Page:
Stormy Bell (26:03): Yeah.

Kendra Corman (26:04): It’s something people don’t like to talk about. It’s something that isn’t pretty and fun, but I’ve firsthand seen people make an impact and make a difference because it comes down to saving one life and that’s what they’re doing.

Stormy Bell (26:24): Wow. Thank you for sharing that. I almost don’t wanna go into my next question because there’s just so much with that. 

Kendra Corman (26:36): Let’s clear the slate.

Stormy Bell (26:38): Yeah. You know, there’s another podcast that I have listened to occasionally yet, Mike Kim. He talks about Love 146. The founder started that organization when he had actually gone on a I would say like an observation trip as a donor. He saw they couldn’t intervene. They actually only had to witness it. There’s this one girl whose number was 146 and she still had a spark in her eye like she was still alive where a lot of the other girls, the spark had gone out. So he named his nonprofit Love 146 because the impact that situation had on his life.

Kendra Corman (27:31): It gives me chills.

Stormy Bell (27:33): There’s so much that goes into that. I encourage people to get to know the warning signs in whatever community you’re listening to this podcast with and help save one, one person at a time. Because it’s not just girls, it’s guys too, right?

Kendra Corman (27:52): It is. So many people just don’t wanna get involved because it isn’t fun or sexy. It’s the dark bowels of who we are and what’s going on.

Stormy Bell (28:11): Okay. We are gonna move on.

Kendra Corman (28:14): Okay, good, good. Let’s get happy stuff now.

Stormy Bell (28:20): Here’s my I think it’s a fun question, some of my guests might not. Can you share a blooper? Something that maybe didn’t go wrong but just didn’t go the way you thought it was supposed to go? Like the way it wasn’t planned and what you learned from the situation.

Kendra Corman (28:36): I got a list. I gotta think of something. I have a heart attack every time I send out an email. Some emails I’m sending out to like thousands of people. My favorite is when the links don’t work. Because you know, I forgot to attach ’em to the right link. I have actually numerous times sent things to the wrong people or the wrong thing or something in draft that didn’t have the right stuff. I would say, you know, I mean it sounds a little bit light and small after our talking but the thing I learned, nobody died from me sending the wrong link. We corrected it, we sent it out. People realized I was human. I realized I was human. I think it’s okay to make mistakes and I think people will give you the grace and understanding cause they’ve done it too. I think that’s okay.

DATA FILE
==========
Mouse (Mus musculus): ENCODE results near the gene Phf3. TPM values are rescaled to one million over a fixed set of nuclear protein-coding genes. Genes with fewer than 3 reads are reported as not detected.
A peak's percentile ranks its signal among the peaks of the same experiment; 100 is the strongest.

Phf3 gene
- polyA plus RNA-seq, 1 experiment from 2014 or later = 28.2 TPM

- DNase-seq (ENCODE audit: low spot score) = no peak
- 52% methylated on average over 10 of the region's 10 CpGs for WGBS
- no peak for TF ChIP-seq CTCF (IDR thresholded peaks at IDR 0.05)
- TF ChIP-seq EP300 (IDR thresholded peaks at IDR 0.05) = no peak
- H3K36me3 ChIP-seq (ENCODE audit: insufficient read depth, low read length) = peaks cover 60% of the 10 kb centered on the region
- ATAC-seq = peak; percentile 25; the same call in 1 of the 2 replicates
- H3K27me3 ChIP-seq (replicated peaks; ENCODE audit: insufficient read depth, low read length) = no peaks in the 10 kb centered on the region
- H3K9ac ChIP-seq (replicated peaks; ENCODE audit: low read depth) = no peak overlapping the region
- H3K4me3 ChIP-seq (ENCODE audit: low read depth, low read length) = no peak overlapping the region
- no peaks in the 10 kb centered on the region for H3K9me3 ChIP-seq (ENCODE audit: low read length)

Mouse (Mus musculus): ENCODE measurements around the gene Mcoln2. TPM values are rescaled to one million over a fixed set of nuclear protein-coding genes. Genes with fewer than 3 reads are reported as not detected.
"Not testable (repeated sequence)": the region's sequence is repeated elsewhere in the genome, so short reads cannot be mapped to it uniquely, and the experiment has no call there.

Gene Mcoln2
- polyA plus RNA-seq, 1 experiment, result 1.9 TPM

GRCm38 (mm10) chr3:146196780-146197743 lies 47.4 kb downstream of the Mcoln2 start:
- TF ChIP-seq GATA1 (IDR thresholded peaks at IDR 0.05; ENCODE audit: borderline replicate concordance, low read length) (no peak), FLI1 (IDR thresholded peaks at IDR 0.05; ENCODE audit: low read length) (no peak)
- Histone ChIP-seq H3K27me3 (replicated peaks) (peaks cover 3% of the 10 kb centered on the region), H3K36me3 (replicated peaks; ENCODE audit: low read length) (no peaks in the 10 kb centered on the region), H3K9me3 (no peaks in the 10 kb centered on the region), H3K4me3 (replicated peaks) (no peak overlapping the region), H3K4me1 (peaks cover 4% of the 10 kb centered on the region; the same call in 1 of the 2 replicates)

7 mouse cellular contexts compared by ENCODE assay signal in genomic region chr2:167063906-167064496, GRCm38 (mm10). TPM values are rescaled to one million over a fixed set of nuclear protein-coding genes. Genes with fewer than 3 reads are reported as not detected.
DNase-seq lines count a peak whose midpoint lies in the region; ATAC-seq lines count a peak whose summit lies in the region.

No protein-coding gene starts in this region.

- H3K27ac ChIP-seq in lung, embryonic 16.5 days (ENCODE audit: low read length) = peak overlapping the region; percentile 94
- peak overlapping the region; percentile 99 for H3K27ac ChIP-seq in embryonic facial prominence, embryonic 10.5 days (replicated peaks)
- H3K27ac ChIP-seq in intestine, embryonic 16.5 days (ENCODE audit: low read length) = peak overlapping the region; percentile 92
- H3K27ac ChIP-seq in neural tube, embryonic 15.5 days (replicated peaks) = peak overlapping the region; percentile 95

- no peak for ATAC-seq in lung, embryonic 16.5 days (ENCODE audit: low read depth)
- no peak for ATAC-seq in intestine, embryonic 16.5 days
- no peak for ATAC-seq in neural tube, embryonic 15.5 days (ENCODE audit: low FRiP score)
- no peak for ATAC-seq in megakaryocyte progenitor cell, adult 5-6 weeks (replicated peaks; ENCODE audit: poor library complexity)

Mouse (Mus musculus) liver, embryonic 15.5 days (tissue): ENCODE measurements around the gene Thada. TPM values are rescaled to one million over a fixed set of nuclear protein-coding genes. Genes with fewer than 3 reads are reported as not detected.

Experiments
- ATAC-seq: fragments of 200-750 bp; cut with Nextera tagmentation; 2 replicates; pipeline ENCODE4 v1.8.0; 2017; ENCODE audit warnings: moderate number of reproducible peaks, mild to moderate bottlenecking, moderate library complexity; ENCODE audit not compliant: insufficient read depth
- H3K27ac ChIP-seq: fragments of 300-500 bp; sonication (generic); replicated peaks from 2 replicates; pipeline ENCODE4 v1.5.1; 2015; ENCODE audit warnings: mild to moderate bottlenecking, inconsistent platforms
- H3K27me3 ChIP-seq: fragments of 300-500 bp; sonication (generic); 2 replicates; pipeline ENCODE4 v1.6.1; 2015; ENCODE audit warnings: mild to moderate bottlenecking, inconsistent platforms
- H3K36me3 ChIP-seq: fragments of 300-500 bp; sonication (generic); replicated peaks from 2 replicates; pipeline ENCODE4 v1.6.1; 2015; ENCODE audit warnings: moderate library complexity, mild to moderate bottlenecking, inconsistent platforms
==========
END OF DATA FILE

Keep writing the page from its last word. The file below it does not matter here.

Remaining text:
I would say yeah, when you’re trying to send things out, being detail oriented and proofing and having multiple people proof things is a great lesson to have but also to remember that this isn’t brain surgery. What I’m doing in marketing and stuff like that, it’s important and I want to give the best I can to my nonprofits and their brands but sometimes mistakes happen and we just have to learn from them. You’re always gonna be learning. That’s why if you’re volunteering to get experience that you don’t have, so if you wanna become a social media manager, there are a ton of organizations that would love your help with their social media because there’s so much more that they can do. You’re gonna make mistakes. You’re gonna try things that aren’t gonna work. That’s okay. Because not only are you learning, but that organization is learning and that’s all good. In the end, no matter what mistakes you make, as long as you’re learning something from it, it’s all good.